12 MARCH 1921, Page 16


A DAY-BOOK OF DISRAELI.* CALENDARS from the works of great men are apt to be dreary, probably because the selectors are too conscientious and try to get something appropriate for the day. Mrs. Henry Head knows better, and has evidently gone on the excellent principle

which, if we may be allowed to use a theatrical expression, should be termed "Fat for fat's sake." She has made a collection

of the three hundred and sixty-five best things in Disraeli and has got them into her book quite regardless of times and seasons.

But there are exceptions of extraordinary appropriateness. Take the almost uncanny passage quoted from Coningsby and placed under November 11th :-

" The peace came : the stimulating influences suddenly ceased : the people, in a novel and painful position, found themselves without guides. They went to the Ministry ; they asked to be guided ; they asked to be governed. Commerce requested a code ; trade required a currency ; the unfranchised subject solicited his equal privilege ; suffering labour clamoured for its rights ; a new race demanded education. What did the Ministry do ? They fell into a panic."

Here is our present situation prophetically set forth. It is true we survived a condition so perilous, but that is not really much consolation, because one is always haunted by the feeling that one has no right to two pieces of impossibly good luck.

Further, Dizzy's prophecy shows in the most extraordinary way how ministers seem to forget everything and to learn

nothing. We do not believe we are doing the present Prime Minister an injustice when we say that we do not suppose

that he has given five minutes' real thought to the Peace recon- structions of former times, and especially to the peace years from 1815 to 1820. We doubt even if he has put on any of his clever young men to brief him on the subject. Yet we can assure him he has a good deal to learn therefrom.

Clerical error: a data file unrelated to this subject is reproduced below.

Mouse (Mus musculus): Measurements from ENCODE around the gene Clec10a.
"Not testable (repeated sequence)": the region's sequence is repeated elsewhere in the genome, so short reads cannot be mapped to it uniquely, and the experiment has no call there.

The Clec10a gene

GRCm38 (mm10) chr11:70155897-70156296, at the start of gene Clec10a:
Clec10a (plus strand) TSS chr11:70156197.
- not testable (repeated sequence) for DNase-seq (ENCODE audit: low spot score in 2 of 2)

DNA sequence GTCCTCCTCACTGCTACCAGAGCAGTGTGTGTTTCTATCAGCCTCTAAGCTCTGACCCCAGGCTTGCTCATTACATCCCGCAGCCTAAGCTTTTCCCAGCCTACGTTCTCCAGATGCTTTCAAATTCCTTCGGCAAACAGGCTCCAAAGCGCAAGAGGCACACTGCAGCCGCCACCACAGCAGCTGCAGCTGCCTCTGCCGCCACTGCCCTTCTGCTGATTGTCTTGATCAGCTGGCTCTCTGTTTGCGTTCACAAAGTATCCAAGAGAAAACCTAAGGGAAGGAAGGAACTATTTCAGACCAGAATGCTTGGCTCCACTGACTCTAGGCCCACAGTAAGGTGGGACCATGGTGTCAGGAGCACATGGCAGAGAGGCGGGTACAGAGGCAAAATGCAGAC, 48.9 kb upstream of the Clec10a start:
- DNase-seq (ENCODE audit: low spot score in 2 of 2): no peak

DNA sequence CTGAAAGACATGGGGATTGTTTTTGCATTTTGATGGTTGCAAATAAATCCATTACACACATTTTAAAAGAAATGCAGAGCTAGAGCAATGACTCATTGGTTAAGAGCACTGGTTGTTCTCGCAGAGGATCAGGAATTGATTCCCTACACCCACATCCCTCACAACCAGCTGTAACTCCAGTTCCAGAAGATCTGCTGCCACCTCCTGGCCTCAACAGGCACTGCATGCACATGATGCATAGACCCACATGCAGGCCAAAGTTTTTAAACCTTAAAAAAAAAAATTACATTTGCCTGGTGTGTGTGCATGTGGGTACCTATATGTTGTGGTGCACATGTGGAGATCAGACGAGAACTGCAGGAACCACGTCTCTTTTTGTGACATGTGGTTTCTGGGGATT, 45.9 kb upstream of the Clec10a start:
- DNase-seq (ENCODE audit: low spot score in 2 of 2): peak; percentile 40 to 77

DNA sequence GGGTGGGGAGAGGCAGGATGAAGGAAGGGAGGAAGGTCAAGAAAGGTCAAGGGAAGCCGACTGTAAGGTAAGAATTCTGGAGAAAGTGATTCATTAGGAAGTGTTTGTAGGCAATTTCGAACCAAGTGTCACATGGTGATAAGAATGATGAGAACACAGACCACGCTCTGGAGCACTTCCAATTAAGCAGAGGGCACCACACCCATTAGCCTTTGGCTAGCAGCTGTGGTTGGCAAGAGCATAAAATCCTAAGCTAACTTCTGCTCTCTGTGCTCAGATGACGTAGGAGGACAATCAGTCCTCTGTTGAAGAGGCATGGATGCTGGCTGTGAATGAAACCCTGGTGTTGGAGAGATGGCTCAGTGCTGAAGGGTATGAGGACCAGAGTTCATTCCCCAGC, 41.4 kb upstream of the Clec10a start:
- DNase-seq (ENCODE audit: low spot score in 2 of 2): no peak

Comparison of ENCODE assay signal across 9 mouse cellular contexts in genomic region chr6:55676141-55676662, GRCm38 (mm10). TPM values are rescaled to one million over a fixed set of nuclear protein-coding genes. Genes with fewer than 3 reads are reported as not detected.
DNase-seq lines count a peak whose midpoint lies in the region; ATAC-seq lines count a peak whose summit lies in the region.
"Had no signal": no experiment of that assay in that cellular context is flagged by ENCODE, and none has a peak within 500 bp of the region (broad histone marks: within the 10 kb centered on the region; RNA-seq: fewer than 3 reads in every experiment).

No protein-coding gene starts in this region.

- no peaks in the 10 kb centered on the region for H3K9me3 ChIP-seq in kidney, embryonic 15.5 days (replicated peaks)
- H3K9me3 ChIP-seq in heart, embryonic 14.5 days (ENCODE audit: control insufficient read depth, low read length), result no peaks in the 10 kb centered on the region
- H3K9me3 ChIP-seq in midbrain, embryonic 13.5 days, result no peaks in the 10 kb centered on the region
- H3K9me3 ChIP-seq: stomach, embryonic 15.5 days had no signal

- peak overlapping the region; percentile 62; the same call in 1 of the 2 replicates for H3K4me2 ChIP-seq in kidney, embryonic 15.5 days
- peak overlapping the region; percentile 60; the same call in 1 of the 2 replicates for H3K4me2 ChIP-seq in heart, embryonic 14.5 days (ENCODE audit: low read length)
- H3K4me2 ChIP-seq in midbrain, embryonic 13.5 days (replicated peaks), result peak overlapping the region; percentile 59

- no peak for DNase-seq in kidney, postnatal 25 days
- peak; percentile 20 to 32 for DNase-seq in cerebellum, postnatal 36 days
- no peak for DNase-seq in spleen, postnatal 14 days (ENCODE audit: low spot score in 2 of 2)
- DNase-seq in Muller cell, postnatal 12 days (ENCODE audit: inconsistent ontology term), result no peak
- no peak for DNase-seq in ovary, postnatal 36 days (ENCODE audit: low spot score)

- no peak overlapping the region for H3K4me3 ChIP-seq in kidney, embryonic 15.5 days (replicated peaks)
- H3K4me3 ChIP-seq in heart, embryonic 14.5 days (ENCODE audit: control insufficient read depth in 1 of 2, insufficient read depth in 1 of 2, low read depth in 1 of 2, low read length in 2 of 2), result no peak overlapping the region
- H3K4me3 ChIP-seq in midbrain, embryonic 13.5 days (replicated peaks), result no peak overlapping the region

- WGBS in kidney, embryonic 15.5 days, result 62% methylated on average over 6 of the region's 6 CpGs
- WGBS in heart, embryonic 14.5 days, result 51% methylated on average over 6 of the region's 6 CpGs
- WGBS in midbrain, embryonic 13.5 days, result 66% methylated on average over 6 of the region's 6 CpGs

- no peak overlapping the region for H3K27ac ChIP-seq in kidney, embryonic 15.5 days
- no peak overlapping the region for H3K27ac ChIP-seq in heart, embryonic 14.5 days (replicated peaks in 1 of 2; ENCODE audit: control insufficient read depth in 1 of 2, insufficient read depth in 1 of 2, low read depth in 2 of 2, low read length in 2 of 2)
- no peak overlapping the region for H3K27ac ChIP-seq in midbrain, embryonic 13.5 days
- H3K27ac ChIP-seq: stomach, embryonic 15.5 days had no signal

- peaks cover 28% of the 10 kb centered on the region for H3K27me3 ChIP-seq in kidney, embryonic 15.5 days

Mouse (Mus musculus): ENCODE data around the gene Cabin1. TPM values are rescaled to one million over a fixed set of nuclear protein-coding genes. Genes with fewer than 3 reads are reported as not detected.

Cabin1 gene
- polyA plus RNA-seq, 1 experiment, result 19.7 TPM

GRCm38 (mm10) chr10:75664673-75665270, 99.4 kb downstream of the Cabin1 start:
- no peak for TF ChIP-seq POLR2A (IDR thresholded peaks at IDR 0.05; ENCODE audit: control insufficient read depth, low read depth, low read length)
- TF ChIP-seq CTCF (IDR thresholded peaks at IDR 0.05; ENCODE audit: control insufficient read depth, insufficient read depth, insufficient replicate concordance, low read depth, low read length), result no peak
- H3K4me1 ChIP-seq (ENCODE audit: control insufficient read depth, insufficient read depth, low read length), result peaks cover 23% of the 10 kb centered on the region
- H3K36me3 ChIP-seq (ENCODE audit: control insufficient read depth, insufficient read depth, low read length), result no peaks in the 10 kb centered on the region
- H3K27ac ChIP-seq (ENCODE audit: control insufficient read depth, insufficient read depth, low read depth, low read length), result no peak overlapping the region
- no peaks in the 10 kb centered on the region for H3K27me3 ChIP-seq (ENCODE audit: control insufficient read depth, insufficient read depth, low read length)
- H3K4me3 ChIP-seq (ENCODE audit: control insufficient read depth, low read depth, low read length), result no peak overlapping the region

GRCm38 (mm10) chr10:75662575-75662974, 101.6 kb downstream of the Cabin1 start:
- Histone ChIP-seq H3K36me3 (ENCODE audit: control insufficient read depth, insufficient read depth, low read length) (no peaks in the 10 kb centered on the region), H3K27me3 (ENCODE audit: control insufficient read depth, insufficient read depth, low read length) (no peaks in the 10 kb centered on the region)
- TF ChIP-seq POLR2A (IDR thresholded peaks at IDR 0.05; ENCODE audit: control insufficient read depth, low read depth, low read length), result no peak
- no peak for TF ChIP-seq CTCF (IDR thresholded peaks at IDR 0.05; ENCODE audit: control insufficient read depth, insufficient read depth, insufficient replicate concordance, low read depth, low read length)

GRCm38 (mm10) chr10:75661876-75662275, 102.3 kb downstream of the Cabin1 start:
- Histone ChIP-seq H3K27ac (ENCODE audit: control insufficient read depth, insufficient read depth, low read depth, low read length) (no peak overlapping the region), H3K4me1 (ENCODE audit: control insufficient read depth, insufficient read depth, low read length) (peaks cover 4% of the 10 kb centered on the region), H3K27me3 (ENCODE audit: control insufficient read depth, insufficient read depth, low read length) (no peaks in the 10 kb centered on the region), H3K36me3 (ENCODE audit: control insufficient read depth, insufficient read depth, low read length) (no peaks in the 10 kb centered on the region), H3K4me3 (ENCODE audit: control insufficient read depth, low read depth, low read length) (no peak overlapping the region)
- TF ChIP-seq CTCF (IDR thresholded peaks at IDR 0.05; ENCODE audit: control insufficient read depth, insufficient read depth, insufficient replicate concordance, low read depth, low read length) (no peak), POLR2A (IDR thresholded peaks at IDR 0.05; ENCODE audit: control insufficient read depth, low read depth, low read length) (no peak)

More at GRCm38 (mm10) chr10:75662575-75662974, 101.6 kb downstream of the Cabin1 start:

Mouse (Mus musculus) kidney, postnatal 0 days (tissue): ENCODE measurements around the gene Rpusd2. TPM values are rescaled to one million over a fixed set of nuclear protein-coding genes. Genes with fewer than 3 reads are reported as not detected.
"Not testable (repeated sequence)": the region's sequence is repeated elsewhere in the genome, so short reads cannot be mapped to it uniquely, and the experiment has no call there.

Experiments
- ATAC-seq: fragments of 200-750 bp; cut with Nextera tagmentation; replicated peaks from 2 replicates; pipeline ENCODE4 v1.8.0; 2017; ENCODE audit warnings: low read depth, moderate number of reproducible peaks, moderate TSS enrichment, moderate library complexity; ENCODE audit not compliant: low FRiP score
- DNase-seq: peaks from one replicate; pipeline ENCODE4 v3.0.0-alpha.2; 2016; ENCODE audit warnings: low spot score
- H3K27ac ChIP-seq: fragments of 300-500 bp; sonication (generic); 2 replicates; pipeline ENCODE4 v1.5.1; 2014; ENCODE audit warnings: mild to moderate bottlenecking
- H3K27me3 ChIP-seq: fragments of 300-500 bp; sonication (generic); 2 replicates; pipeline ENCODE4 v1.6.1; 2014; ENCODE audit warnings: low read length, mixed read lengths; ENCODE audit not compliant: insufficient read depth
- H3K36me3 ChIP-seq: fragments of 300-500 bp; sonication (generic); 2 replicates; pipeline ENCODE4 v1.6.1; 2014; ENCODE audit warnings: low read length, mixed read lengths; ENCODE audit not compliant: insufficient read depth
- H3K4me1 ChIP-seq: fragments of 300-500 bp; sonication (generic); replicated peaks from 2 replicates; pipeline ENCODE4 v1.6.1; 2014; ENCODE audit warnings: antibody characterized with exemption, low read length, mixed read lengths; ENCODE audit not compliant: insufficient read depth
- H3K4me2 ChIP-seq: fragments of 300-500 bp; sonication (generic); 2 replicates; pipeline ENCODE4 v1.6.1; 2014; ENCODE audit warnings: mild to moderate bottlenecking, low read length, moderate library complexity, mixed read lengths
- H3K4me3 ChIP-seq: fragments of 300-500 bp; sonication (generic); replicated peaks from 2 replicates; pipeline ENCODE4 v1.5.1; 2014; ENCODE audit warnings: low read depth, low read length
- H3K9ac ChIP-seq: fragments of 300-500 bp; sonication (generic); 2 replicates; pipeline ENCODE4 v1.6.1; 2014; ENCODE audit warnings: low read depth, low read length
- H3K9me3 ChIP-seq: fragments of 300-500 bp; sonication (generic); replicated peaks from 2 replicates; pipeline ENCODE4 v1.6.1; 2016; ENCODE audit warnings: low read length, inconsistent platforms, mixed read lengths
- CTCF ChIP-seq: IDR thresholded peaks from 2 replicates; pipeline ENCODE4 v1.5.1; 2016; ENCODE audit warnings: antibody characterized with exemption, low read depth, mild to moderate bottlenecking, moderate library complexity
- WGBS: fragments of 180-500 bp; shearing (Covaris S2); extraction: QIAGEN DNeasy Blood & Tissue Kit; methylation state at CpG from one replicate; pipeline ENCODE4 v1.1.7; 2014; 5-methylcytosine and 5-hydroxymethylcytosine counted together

Another delightful quotation from Coningsby is given under August 8th :— " There is scarcely a less dignified entity than a patrician in a panic."

Whilst we are dealing with politics we may also quote the passage under August 7th :—

" With all those great qualities which will secure him a place in our history not perhaps inferior even to Marlborough, the Duke of Wellington has one deficiency which has been the stumbling-block of his civil career. Bishop Burnet, in speculating on-the extraordinary influence of Lord Shaftesbury, and accounting how a statesman, so inconsistent in his conduct and so false to his confederates, should have so powerfully controlled his country, observes, His strength lay in. his know- ledge of England.' Now that is exactly the kind of knowledge which the Duke of Wellington never possessed.—Sybil."

The criticism of the Duke is, we believe, true. It was only because his other qualities were so great that the Duke's want of knowledge of England did not bring him to ruin. The truth is, the Duke was at heart an Irish aristocrat, which is a very different thing from an Englishman of birth and position, as all students of our history know, or should know. The English people never would, never could, and never will stand a " Noblesse." The Irish people have always liked it at heart. Esoh nation therefore got the upper class which it desired and

• A Day-Book of Disraeli: 'Meson by Md. Henry Head. Oxford at-the Ctionidon Press. Pa; net.]

deserved. Down to quite recent years it was safe to say that the only people who could truly be called nobles in this country

came from Ireland. We have heard quoted as proof by example, and in our opinion it was a sound proof, the contrast between the late Lord Dufferin and the late Duke of Devonshire. Lord Dufferin was charming, courteous, and amiable to a high degree,

and with perfect manners. Yet he always had a touch of the aristocratic pose about him. The Duke of Devonshire's manner, if superficially much less fascinating, was for Englishmen, at any rate, much more attractive. To put it in a still more concrete form, Lord Dufferin could " bow a rival to despair."

The Duke of Devonshire could only shrug his shoulders and shuffle off. Yet all the same the Duke had the advantage. There was not the shadow of a shade of patronage in his address.